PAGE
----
The water story in Azare was deliberately orchestrated to score political points and to further portray the town as unsuitable for citting the headquarters of Hawul.
The only road, which is a federal highway that passes through Azare from Biu to Gombi, is a virtual death trap.
Travellers plying the road are at the mercy of so many odds. Communities along the road tell stories of lamentations of neglect and deprivations.
The stories sounded rather too scary when I was asked to go and change the narratives; first, as a transition chairman and later as a caretaker chairman.
Coupled with the task of midwifing an election that was tension soaked, the assignment at first looked impossible.
I was torn between having to convince a population that was hoodwinked into believing my party was a bad product, and having to work against a hypocrisy that wanted me to fail, even as members of my party, and further thinking of giving water to the Azare community that believed there was no water under their own soil, the task looked daunting.
So, in the first four weeks of my assumption of duty, when the Governor, Professor Babagana Umara Visited and looked at me straight in the eyes and before the Azare community, ordered me to provide water to Azare-Tasha, I was at my wits end how to do it.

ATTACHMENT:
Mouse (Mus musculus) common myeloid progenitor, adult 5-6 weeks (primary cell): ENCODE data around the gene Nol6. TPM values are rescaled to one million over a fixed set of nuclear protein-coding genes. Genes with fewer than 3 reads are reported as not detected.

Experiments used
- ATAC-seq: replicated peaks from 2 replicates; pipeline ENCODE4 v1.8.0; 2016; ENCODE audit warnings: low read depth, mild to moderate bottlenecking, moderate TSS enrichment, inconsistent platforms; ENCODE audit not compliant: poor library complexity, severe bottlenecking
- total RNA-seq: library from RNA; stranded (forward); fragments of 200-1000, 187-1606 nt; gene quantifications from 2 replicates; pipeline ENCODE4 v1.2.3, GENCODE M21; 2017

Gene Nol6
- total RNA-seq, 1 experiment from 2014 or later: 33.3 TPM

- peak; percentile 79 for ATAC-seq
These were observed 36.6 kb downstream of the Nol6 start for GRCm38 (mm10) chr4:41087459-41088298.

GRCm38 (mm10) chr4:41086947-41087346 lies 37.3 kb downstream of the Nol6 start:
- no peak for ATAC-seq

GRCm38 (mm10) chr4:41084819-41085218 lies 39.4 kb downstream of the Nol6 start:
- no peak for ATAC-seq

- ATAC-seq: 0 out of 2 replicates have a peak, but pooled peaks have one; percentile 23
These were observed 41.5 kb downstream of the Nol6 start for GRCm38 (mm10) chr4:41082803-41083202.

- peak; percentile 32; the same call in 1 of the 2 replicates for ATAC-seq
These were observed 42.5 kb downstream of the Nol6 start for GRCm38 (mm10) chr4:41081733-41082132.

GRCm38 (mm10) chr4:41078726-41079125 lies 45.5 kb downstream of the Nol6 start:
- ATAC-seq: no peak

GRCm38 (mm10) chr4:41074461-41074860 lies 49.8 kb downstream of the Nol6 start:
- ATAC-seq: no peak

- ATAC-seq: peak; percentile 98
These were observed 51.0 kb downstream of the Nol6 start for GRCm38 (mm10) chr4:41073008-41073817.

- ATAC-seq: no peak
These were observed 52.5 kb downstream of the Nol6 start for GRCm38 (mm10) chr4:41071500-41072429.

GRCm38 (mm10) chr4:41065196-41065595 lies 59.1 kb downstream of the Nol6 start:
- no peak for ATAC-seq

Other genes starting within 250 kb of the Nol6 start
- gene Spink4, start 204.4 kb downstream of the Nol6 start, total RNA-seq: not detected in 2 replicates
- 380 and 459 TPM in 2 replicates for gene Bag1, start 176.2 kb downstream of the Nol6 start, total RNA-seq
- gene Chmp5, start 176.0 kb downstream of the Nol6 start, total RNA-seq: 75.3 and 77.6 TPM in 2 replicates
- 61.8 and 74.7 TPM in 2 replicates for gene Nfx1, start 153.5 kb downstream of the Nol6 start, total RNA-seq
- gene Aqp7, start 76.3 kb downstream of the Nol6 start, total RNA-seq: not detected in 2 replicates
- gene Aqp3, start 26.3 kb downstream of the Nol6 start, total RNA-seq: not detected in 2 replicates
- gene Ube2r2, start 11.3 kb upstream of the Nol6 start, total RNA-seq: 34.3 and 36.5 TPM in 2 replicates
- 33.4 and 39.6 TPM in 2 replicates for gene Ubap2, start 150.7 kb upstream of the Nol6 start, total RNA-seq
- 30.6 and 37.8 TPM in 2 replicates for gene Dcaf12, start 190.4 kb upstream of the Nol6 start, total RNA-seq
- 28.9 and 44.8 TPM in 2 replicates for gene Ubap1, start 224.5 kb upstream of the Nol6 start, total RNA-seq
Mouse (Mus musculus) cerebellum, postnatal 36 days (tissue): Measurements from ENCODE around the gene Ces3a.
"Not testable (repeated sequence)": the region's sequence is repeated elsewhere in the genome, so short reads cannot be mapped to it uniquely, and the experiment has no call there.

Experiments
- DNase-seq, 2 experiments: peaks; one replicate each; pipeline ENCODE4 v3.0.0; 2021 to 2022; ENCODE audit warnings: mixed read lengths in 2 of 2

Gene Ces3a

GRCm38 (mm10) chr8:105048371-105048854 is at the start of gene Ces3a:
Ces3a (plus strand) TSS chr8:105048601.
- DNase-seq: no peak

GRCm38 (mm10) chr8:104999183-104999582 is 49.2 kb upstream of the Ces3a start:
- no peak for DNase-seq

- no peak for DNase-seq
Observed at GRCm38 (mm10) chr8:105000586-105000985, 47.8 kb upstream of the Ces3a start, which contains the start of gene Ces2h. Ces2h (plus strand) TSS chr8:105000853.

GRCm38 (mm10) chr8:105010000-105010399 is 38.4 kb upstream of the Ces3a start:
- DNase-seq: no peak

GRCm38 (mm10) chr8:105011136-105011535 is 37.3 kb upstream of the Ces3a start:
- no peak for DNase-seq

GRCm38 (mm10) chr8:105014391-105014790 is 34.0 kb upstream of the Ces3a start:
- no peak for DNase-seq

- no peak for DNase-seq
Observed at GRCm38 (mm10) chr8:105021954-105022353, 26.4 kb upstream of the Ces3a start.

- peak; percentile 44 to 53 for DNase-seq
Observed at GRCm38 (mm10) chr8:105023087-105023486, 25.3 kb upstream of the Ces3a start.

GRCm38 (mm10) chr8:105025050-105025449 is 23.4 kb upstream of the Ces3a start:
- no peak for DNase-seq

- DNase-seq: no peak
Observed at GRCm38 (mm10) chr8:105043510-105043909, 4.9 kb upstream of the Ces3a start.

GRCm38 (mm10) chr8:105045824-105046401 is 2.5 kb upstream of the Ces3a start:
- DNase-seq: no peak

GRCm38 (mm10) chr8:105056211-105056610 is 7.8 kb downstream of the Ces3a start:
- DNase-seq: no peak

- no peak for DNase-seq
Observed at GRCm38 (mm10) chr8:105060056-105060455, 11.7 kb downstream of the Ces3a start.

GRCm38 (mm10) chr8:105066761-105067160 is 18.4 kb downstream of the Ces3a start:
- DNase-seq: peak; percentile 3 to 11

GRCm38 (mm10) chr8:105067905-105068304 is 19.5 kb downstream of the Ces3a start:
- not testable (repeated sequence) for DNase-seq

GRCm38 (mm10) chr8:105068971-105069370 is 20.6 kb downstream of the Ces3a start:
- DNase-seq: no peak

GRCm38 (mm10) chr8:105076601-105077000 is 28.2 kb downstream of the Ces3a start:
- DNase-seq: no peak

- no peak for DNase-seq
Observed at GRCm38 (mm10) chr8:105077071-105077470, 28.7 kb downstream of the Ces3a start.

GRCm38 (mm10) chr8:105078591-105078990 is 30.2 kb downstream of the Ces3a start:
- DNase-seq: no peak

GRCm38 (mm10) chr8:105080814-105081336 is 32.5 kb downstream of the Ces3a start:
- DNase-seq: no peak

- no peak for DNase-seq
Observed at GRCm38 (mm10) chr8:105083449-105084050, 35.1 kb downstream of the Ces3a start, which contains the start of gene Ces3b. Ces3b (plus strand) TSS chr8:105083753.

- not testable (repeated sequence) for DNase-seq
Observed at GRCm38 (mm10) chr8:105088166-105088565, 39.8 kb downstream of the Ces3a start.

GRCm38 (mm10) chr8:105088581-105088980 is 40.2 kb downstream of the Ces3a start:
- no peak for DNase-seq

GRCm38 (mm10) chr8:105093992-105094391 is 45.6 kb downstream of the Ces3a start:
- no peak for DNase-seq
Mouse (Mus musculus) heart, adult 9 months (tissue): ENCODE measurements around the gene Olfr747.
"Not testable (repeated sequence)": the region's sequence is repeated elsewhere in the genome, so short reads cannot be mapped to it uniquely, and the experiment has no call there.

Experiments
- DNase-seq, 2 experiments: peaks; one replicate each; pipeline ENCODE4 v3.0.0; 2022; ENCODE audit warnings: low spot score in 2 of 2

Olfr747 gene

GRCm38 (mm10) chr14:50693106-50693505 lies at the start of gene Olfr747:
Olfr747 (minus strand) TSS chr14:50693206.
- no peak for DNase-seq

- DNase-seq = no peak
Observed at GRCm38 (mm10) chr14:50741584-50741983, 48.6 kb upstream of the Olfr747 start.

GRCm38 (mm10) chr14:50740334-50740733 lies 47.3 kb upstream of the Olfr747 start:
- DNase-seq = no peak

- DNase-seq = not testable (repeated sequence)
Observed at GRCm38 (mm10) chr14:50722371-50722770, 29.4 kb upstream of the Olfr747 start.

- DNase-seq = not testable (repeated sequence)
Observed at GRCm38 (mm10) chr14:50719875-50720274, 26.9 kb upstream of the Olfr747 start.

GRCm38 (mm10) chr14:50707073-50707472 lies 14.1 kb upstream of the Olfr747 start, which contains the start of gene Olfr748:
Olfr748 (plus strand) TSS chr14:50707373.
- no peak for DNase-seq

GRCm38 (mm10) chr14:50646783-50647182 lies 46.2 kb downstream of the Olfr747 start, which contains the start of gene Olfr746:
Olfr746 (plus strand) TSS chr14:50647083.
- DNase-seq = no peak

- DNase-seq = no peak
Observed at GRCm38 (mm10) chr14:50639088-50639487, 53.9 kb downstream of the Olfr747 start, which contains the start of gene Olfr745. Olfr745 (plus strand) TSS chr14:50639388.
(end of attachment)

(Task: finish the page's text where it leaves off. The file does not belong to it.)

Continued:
It was rather baffling that a few meters away from the community water was flowing from a borehole within a Church premises, but for the community, the story was different. But then, I took up the challenge and punched the first two sites without success. On a third trial, water started gushing out at less than a hundred meters. That water still flows: in a community that was told to resign their fates.
That feat began to break the water jinx. Since then, any visitor to Azare in the last one year should be telling a different story from the gory picture painted above.
Today, there are not less than 30 functional water boreholes in Azare; all oozing out water, for human and animal consumption, and even gardening.

We immediately embarked on massive borehole repairs beyond Azare; including private and public borehole, j6st to gather goodwill. We drilled new ones in other locations, all of which only marginally impacted the usually unpredictable lot.